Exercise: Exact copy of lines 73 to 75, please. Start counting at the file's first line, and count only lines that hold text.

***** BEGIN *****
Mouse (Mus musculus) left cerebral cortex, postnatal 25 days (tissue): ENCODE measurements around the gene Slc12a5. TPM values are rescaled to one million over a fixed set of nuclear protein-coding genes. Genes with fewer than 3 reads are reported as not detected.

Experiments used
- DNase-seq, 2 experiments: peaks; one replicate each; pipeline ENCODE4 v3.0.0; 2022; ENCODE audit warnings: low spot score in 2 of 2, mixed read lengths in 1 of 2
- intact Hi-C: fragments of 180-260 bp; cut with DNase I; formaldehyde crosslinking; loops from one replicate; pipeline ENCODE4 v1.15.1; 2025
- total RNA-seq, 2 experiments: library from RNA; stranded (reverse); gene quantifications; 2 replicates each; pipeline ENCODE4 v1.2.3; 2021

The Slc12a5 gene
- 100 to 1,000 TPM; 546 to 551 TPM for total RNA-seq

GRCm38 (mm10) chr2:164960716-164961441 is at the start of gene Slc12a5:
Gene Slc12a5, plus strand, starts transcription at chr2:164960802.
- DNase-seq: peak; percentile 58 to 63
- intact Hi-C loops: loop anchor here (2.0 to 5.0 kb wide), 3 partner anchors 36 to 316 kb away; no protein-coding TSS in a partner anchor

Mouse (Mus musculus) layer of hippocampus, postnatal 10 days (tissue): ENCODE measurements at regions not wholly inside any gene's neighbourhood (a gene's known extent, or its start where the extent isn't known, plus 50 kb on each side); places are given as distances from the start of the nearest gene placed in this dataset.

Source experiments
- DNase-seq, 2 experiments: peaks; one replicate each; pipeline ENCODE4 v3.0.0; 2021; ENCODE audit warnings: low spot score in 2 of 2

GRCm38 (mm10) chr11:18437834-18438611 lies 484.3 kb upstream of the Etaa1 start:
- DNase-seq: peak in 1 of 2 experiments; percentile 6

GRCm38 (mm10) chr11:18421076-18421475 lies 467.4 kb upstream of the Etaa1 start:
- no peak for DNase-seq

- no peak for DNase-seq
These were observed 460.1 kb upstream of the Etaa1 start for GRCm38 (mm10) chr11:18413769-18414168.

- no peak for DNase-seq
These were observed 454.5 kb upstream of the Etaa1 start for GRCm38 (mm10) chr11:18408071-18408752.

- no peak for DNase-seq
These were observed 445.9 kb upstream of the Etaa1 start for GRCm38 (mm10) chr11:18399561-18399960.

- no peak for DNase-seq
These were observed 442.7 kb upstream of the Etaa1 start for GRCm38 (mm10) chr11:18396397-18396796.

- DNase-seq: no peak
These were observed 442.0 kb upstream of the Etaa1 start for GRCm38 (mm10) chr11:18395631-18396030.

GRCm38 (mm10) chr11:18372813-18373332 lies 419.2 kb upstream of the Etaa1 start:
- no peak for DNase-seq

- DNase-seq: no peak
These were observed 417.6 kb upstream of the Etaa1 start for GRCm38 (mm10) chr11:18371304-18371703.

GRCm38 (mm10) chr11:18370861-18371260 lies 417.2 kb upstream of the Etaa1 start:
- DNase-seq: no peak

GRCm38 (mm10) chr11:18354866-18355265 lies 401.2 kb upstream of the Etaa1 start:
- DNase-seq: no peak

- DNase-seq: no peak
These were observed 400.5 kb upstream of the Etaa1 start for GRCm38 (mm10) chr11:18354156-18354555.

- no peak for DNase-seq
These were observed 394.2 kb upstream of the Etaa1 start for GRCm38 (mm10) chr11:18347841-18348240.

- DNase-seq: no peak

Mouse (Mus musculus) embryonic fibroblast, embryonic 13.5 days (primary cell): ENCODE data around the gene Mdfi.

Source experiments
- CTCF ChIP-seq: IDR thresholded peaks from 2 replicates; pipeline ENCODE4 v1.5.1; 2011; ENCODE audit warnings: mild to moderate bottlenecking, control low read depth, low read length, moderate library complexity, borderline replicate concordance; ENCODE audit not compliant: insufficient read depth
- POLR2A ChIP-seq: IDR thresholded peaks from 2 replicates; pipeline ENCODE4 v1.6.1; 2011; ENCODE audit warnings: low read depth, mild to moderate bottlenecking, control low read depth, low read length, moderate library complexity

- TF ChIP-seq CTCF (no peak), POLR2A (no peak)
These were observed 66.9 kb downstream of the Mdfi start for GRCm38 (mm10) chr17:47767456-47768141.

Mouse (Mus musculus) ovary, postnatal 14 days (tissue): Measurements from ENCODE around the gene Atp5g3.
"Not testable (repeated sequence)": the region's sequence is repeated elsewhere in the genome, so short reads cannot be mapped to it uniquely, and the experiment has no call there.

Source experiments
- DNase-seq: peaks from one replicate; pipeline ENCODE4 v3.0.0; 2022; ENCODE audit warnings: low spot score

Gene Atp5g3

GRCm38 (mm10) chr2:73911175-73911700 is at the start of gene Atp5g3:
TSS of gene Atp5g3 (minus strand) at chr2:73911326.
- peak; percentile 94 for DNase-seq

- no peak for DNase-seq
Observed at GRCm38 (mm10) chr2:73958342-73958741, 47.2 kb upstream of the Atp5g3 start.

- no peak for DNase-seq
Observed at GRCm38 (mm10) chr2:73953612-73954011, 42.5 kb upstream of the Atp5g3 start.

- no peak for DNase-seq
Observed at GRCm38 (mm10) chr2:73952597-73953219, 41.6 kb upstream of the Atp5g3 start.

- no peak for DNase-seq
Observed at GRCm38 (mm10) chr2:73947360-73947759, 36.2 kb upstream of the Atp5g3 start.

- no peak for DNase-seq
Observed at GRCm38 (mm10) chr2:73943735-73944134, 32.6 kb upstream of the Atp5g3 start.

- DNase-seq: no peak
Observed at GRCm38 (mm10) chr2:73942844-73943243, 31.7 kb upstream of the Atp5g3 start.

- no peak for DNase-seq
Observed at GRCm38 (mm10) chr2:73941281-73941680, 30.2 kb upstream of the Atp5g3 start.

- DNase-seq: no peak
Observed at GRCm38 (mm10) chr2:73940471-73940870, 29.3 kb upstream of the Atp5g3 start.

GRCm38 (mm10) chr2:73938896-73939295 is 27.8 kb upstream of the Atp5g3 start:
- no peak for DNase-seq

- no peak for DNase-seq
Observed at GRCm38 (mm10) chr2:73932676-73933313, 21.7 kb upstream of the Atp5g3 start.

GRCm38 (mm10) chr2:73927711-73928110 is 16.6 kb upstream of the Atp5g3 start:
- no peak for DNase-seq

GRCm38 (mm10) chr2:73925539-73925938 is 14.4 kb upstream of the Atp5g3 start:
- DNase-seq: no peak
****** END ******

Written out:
- no peak for DNase-seq

- no peak for DNase-seq
Observed at GRCm38 (mm10) chr2:73932676-73933313, 21.7 kb upstream of the Atp5g3 start.